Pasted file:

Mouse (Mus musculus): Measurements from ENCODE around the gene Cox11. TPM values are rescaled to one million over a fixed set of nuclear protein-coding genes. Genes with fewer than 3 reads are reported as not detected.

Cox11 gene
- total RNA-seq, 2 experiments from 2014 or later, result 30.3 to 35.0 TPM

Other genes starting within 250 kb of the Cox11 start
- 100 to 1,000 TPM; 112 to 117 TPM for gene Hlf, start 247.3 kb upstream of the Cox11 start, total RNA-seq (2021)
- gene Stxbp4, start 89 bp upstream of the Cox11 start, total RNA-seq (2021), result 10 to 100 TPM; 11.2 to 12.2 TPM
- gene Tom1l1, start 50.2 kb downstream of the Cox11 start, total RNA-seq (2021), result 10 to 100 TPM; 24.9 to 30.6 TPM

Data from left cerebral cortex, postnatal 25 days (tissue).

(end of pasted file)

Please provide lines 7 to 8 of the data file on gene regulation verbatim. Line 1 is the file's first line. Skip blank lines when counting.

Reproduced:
- gene Tom1l1, start 50.2 kb downstream of the Cox11 start, total RNA-seq (2021), result 10 to 100 TPM; 24.9 to 30.6 TPM

Data from left cerebral cortex, postnatal 25 days (tissue).